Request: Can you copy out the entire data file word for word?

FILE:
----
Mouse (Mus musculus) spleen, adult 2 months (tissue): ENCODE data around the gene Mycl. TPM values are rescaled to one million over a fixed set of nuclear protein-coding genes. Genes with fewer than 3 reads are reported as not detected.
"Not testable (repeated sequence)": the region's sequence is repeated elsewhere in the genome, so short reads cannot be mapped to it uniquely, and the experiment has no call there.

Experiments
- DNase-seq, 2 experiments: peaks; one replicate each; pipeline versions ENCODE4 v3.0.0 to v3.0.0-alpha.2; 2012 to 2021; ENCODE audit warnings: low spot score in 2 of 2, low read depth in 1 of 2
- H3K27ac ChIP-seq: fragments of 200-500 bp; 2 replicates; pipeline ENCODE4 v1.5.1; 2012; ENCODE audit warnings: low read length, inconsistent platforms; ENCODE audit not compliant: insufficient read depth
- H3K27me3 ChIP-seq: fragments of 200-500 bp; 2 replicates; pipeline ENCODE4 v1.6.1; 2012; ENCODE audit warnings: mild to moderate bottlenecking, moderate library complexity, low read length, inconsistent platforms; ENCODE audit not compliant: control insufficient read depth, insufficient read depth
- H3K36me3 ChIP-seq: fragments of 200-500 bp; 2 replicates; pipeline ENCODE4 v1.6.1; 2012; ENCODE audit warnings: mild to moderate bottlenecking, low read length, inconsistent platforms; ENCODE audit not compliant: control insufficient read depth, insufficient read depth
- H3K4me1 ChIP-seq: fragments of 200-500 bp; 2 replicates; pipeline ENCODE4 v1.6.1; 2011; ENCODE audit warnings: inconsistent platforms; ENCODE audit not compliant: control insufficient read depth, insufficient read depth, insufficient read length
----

Mouse (Mus musculus) spleen, adult 2 months (tissue): ENCODE data around the gene Mycl. TPM values are rescaled to one million over a fixed set of nuclear protein-coding genes. Genes with fewer than 3 reads are reported as not detected.
"Not testable (repeated sequence)": the region's sequence is repeated elsewhere in the genome, so short reads cannot be mapped to it uniquely, and the experiment has no call there.

Experiments
- DNase-seq, 2 experiments: peaks; one replicate each; pipeline versions ENCODE4 v3.0.0 to v3.0.0-alpha.2; 2012 to 2021; ENCODE audit warnings: low spot score in 2 of 2, low read depth in 1 of 2
- H3K27ac ChIP-seq: fragments of 200-500 bp; 2 replicates; pipeline ENCODE4 v1.5.1; 2012; ENCODE audit warnings: low read length, inconsistent platforms; ENCODE audit not compliant: insufficient read depth
- H3K27me3 ChIP-seq: fragments of 200-500 bp; 2 replicates; pipeline ENCODE4 v1.6.1; 2012; ENCODE audit warnings: mild to moderate bottlenecking, moderate library complexity, low read length, inconsistent platforms; ENCODE audit not compliant: control insufficient read depth, insufficient read depth
- H3K36me3 ChIP-seq: fragments of 200-500 bp; 2 replicates; pipeline ENCODE4 v1.6.1; 2012; ENCODE audit warnings: mild to moderate bottlenecking, low read length, inconsistent platforms; ENCODE audit not compliant: control insufficient read depth, insufficient read depth
- H3K4me1 ChIP-seq: fragments of 200-500 bp; 2 replicates; pipeline ENCODE4 v1.6.1; 2011; ENCODE audit warnings: inconsistent platforms; ENCODE audit not compliant: control insufficient read depth, insufficient read depth, insufficient read length